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  • J. Randal Matheny 5:03 pm on 2016-05-26 Permalink | Reply
    Tags: 2Chronicles, , Revelation   

    Did God speak to King Necho of Egypt? 

    It sure seems like he did. See this passage:

    After Josiah had done all this for the temple, King Necho of Egypt marched up to do battle at Carchemish on the Euphrates River. Josiah marched out to oppose him. Necho sent messengers to him, saying, “Why are you opposing me, O king of Judah? I am not attacking you today, but the kingdom with which I am at war. God told me to hurry. Stop opposing God, who is with me, or else he will destroy you.” But Josiah did not turn back from him; he disguised himself for battle. He did not take seriously the words of Necho which he had received from God; he went to fight him in the Plain of Megiddo. 2 Chron 35.20-22

    It’s not terribly unusual for God to speak to pagans, even foreign kings. But this is a twist: a foreign king speaking the word of God to a king of Judah. One supposes that if God can make a donkey can speak to a prophet, he can make a pagan king speak to his anointed one.

    It could have been through a dream. Apparently, the Chronicler has Spirit inspiration behind him to confirm that it was God who spoke to Necho. But how would Josiah have figured that out? What expectation would he have that this pagan ruler was actually bringing him a revelation from God? It’s a passage that puzzles me.

    Got any perspectives on it?

    • John Henson 9:47 am on 2016-05-27 Permalink | Reply

      Professor Keesee, in his TFT Commentary on Jeremiah, indicates what Nebuzaradan said to Jeremiah was this same kind of thing. Nebuzaradan said, “The Lord your God pronounced this disaster against this place,” (Jeremiah 40:2b ESV).

    • Don Ruhl 4:06 pm on 2016-05-27 Permalink | Reply

      My only perspective is that God does one thing a certain way, and another time He does it another way, so that we do not begin to think that the power is in the method, but in Him.

  • J. Randal Matheny 8:41 am on 2015-08-26 Permalink | Reply
    Tags: Caitlyn Jenner, , Halloween, , , , Revelation   

    It’s a Deal! A Take-It-or-Leave-It Deal! 

    fight-for-topIrks me to no end to hear or read the phrase “preacher for ___ church.” You’ll note that we avoid it in places like Brotherhood News and Forthright Magazine. Sure, Paul can call himself a servant of the church, but the modern phrase comes from a far inferior concept — an employer-employee mentality, exactly part of the problem today in the American church. (More …)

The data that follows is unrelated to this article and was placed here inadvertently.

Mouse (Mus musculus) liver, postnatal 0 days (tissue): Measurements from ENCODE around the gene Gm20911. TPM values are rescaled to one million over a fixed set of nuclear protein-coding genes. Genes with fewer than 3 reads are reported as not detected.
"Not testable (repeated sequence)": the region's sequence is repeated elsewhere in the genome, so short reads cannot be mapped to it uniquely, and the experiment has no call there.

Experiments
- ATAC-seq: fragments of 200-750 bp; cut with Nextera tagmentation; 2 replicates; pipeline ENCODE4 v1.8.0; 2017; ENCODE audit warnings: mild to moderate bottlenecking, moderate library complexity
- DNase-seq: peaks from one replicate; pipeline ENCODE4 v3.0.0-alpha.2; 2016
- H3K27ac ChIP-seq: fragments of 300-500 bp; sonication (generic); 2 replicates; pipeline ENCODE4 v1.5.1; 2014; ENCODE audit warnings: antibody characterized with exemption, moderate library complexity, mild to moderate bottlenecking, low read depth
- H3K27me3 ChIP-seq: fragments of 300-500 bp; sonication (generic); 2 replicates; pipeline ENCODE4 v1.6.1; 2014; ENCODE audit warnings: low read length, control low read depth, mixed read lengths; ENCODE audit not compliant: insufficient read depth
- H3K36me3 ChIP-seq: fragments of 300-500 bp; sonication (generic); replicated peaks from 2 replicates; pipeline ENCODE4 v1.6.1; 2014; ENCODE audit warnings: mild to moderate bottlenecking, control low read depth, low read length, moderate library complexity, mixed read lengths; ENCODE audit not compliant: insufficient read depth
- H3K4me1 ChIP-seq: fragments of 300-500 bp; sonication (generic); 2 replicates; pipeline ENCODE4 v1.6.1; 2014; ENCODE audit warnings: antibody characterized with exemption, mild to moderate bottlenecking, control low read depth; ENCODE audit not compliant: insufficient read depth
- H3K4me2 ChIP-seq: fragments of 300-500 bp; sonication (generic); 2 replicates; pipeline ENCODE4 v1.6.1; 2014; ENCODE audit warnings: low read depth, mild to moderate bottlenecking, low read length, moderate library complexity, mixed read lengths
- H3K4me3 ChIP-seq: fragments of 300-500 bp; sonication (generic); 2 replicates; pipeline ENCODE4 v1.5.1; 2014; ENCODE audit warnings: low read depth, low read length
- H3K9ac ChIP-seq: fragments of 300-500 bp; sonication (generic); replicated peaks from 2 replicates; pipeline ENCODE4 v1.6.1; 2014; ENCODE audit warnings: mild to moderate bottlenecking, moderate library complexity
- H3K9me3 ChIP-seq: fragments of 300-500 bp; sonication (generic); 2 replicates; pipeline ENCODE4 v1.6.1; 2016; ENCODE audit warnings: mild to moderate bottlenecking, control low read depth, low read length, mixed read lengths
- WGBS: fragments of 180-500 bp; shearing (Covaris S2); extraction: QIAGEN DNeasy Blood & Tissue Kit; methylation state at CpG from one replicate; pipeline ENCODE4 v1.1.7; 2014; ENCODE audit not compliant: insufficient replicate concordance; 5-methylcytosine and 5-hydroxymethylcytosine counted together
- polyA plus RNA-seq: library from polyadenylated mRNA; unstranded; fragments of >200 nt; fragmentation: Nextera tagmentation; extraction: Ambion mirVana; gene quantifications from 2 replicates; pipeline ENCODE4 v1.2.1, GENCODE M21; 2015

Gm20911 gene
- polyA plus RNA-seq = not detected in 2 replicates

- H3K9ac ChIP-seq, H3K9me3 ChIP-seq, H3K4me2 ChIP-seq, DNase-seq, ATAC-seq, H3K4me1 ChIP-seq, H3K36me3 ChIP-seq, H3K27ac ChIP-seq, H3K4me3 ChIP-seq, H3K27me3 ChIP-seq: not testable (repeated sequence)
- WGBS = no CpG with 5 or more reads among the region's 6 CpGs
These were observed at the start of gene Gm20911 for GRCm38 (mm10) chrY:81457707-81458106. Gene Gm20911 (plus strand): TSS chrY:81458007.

• Ron Thomas 7:00 am on 2015-07-14 Permalink | Reply
    Tags: , God spoke to me, Revelation   

    God Spoke to Me 

    A surrendered heart is crucial in one’s relationship with God, but to use John 14:21 and say that “revelation comes to those who are willing to follow God’s ways” is a plain misuse of the passage, even the context. Jesus is speaking exclusively to His twelve disciples (less one). That promise which He spoke to them was for them, not for any of us today. We are not guided into all truth except through the very written word of God! The apostles did not have for themselves a “Bible” that could be taken into all the world. What they had was God’s Spirit that taught them that which God wanted them to know (1 John 1:1-3; 4:1, 6). This they taught and wrote down for man today (cf. Jude 3).

    How does God speak to us today? He speaks to us through His revealed (written) word. This is abundantly clear when one considers the following:

    Long ago, at many times and in many ways, God spoke to our fathers by the prophets,  but in these last days he has spoken to us by his Son, whom he appointed the heir of all things, through whom also he created the world. (Hebrews 1:1-2,ESV)

    To this he called you through our gospel, so that you may obtain the glory of our Lord Jesus Christ. (2 Thessalonians 2:14, ESV)

    I hope to come to you soon, but I am writing these things to you so that, if I delay, you may know how one ought to behave in the household of God, which is the church of the living God, a pillar and buttress of the truth. (1 Timothy 3:14-15, ESV)

    His divine power has granted to us all things that pertain to life and godliness, through the knowledge of him who called us to his own glory and excellence, (2 Peter 1:3, ESV)